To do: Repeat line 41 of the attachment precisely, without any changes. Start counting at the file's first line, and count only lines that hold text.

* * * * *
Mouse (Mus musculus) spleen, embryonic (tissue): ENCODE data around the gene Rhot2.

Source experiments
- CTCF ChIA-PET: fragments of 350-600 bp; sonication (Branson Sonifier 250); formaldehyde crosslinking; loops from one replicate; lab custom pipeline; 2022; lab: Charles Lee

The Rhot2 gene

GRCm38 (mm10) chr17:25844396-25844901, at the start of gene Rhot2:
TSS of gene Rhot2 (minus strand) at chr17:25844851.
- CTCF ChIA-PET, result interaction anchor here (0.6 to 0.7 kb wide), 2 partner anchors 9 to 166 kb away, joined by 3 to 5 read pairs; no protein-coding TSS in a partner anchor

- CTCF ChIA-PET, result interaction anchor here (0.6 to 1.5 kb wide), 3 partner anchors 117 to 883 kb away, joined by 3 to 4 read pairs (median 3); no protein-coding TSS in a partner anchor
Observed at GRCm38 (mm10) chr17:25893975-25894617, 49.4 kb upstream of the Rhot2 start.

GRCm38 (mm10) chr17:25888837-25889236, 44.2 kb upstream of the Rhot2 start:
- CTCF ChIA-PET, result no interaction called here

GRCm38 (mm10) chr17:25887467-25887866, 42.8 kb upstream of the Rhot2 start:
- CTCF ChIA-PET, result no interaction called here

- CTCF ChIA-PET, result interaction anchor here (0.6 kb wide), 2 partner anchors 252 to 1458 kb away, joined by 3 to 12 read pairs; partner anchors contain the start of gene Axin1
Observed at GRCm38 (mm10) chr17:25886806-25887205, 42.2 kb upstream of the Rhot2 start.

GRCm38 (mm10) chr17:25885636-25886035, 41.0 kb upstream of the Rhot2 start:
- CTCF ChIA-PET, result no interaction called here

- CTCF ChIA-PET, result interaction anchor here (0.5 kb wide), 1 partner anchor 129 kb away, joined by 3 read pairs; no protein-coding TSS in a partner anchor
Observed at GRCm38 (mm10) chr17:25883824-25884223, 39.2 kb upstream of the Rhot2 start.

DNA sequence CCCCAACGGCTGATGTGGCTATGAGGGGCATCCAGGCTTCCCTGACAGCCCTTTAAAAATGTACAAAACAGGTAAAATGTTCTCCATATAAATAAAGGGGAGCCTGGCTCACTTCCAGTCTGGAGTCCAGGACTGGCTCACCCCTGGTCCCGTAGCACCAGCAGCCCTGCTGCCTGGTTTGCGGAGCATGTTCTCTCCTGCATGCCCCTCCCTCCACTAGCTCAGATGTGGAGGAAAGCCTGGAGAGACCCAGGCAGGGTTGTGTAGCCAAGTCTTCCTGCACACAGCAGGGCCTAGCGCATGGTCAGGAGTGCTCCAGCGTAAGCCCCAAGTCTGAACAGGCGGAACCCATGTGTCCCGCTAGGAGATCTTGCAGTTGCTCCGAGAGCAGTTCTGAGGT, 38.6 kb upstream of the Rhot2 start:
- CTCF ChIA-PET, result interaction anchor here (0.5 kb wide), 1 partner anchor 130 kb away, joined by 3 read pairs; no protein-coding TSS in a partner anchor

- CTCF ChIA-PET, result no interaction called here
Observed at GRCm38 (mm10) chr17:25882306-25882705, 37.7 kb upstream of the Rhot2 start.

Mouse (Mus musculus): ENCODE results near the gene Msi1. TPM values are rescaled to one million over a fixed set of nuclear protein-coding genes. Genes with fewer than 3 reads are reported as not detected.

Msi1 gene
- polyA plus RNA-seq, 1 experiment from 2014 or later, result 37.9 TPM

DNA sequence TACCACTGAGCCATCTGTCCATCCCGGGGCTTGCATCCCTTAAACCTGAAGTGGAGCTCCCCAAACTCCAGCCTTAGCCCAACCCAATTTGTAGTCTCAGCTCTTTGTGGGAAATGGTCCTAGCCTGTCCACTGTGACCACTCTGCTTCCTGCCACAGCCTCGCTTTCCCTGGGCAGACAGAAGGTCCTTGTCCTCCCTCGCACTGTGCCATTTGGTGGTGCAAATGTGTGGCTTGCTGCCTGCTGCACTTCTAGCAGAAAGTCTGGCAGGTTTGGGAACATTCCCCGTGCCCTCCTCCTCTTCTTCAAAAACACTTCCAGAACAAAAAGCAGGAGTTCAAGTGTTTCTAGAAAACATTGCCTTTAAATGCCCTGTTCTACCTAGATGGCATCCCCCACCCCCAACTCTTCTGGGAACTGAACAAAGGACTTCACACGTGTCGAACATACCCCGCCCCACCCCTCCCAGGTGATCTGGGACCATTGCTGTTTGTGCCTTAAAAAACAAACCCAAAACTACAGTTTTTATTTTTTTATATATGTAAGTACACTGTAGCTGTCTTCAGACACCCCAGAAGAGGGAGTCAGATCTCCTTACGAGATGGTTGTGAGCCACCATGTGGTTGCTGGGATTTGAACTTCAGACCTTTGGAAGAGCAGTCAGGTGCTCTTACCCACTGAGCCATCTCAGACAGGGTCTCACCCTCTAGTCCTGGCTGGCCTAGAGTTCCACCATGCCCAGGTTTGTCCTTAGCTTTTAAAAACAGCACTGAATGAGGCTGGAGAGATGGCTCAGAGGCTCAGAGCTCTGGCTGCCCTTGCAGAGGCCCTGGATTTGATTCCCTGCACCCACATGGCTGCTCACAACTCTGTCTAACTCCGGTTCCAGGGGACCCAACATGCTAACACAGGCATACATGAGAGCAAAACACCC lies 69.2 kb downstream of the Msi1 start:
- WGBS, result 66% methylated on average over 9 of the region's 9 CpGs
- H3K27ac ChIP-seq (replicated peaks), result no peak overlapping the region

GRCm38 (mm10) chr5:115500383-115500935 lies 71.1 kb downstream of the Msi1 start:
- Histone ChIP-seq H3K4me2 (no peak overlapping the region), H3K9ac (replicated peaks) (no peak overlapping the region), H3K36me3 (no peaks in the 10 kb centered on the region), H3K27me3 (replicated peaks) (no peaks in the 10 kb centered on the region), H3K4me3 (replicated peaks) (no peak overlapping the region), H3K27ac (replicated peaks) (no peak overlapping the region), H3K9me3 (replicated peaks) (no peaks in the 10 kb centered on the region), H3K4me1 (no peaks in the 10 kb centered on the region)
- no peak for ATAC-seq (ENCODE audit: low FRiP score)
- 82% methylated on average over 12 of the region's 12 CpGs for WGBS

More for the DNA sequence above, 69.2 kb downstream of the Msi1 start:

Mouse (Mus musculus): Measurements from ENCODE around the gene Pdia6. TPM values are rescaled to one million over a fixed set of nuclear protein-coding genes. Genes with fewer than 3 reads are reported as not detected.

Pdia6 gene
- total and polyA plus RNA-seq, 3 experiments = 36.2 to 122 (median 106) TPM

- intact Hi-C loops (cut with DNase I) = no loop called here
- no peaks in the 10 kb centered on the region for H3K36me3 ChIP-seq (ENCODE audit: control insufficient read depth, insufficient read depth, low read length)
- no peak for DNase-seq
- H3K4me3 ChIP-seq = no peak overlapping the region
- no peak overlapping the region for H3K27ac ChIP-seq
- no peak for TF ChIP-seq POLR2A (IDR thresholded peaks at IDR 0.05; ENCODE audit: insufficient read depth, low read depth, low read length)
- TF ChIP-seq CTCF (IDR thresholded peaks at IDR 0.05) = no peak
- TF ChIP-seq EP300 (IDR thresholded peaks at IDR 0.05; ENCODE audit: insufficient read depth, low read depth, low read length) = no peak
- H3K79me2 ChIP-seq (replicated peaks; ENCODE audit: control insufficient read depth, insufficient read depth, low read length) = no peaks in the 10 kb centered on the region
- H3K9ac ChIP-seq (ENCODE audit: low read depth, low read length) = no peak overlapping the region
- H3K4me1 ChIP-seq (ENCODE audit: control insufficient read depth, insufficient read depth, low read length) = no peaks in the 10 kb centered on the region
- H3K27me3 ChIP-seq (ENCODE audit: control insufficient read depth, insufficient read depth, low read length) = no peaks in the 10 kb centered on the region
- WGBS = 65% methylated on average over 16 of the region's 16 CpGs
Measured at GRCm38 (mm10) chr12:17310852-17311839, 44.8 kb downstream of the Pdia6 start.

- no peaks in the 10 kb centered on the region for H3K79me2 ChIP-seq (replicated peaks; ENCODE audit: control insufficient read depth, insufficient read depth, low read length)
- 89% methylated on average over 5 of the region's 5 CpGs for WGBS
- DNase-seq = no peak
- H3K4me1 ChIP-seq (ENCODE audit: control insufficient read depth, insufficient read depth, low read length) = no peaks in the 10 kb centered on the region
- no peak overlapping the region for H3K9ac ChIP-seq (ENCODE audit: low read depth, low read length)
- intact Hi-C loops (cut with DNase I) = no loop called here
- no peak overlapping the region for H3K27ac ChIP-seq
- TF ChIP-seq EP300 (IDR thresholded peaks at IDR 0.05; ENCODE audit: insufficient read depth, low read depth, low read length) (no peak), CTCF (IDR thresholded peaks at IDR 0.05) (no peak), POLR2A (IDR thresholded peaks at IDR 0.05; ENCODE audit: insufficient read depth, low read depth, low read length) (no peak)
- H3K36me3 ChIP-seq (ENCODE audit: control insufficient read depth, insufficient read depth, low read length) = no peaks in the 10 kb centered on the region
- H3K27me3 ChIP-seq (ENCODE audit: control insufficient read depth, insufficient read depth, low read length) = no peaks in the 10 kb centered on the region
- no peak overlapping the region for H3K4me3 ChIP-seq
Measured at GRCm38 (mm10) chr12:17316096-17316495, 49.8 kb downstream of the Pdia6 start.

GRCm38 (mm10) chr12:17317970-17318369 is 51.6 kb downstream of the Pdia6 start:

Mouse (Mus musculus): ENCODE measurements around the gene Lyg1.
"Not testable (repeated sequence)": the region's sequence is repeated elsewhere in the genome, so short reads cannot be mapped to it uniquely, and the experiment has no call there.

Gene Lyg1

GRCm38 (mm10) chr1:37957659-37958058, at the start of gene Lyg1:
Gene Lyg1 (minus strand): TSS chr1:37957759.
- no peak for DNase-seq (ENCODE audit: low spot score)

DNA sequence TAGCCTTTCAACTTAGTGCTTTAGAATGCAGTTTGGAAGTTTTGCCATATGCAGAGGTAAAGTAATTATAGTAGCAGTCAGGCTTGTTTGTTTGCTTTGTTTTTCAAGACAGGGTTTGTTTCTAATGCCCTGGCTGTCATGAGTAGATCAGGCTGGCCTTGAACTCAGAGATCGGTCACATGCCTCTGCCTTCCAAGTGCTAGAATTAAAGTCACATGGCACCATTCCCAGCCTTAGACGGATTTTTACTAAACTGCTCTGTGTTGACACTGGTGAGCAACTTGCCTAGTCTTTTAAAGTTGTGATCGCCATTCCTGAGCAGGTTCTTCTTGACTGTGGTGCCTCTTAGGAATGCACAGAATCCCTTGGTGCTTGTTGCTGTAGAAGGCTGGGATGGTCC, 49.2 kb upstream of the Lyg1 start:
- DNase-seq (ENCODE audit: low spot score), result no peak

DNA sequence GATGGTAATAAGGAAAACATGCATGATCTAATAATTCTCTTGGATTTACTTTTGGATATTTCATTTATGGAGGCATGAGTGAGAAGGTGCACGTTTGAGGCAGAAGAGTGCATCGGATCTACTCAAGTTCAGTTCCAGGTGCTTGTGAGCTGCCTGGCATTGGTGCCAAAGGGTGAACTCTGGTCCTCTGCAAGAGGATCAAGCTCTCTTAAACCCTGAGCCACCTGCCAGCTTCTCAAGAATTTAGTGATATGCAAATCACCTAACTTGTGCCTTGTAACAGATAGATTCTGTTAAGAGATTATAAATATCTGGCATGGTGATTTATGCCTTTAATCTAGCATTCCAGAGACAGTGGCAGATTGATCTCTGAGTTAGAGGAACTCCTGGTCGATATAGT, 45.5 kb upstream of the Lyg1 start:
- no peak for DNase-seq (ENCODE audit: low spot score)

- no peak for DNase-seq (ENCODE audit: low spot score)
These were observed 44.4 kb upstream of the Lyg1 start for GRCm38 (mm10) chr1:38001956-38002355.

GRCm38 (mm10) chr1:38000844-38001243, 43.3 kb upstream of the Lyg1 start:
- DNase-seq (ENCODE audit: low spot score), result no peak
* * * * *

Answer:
- H3K4me3 ChIP-seq = no peak overlapping the region